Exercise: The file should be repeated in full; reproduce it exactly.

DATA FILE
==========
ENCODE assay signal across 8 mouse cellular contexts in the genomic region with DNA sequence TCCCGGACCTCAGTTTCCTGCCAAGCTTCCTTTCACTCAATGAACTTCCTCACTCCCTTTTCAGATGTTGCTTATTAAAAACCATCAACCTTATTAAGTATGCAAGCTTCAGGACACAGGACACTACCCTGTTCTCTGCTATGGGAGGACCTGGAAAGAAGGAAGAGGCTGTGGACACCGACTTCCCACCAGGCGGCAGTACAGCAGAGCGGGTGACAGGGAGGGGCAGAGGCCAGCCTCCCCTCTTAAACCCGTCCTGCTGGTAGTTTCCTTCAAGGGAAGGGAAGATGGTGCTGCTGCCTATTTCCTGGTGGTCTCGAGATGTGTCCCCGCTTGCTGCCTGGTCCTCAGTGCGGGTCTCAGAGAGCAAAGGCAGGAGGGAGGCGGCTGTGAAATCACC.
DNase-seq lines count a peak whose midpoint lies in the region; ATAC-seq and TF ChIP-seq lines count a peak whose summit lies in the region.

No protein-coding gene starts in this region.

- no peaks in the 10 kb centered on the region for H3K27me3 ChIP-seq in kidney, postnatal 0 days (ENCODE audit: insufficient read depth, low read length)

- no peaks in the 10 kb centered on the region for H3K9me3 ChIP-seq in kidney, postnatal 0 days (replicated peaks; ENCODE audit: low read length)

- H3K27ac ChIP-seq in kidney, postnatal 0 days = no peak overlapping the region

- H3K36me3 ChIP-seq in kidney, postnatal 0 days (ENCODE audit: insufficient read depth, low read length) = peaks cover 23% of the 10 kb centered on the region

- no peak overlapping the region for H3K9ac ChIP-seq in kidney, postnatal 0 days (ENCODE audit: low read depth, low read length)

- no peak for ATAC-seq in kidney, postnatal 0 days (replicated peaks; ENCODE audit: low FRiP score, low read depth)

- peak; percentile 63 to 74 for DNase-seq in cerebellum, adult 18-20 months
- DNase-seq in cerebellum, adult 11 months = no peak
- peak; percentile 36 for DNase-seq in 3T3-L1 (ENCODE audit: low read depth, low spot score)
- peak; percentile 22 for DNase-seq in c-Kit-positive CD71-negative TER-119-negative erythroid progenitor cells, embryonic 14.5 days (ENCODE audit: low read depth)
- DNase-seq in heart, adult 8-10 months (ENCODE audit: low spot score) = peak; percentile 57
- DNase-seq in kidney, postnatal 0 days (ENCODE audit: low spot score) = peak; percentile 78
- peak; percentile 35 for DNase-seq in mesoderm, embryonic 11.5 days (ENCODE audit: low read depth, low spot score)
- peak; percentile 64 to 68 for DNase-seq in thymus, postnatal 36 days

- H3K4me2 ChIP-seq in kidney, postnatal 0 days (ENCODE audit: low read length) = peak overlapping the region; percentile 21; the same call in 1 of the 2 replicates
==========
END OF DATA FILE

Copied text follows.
ENCODE assay signal across 8 mouse cellular contexts in the genomic region with DNA sequence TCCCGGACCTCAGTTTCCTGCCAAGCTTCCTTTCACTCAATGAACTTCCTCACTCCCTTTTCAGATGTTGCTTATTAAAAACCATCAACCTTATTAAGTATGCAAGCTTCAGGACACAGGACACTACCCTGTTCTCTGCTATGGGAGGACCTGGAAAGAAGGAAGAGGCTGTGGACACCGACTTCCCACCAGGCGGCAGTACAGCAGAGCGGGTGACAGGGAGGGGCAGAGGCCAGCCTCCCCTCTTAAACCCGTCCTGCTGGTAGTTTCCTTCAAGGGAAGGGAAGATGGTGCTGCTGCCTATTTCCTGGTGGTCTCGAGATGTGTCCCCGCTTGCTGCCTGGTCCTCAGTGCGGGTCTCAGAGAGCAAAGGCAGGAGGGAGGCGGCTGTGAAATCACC.
DNase-seq lines count a peak whose midpoint lies in the region; ATAC-seq and TF ChIP-seq lines count a peak whose summit lies in the region.

No protein-coding gene starts in this region.

- no peaks in the 10 kb centered on the region for H3K27me3 ChIP-seq in kidney, postnatal 0 days (ENCODE audit: insufficient read depth, low read length)

- no peaks in the 10 kb centered on the region for H3K9me3 ChIP-seq in kidney, postnatal 0 days (replicated peaks; ENCODE audit: low read length)

- H3K27ac ChIP-seq in kidney, postnatal 0 days = no peak overlapping the region

- H3K36me3 ChIP-seq in kidney, postnatal 0 days (ENCODE audit: insufficient read depth, low read length) = peaks cover 23% of the 10 kb centered on the region

- no peak overlapping the region for H3K9ac ChIP-seq in kidney, postnatal 0 days (ENCODE audit: low read depth, low read length)

- no peak for ATAC-seq in kidney, postnatal 0 days (replicated peaks; ENCODE audit: low FRiP score, low read depth)

- peak; percentile 63 to 74 for DNase-seq in cerebellum, adult 18-20 months
- DNase-seq in cerebellum, adult 11 months = no peak
- peak; percentile 36 for DNase-seq in 3T3-L1 (ENCODE audit: low read depth, low spot score)
- peak; percentile 22 for DNase-seq in c-Kit-positive CD71-negative TER-119-negative erythroid progenitor cells, embryonic 14.5 days (ENCODE audit: low read depth)
- DNase-seq in heart, adult 8-10 months (ENCODE audit: low spot score) = peak; percentile 57
- DNase-seq in kidney, postnatal 0 days (ENCODE audit: low spot score) = peak; percentile 78
- peak; percentile 35 for DNase-seq in mesoderm, embryonic 11.5 days (ENCODE audit: low read depth, low spot score)
- peak; percentile 64 to 68 for DNase-seq in thymus, postnatal 36 days

- H3K4me2 ChIP-seq in kidney, postnatal 0 days (ENCODE audit: low read length) = peak overlapping the region; percentile 21; the same call in 1 of the 2 replicates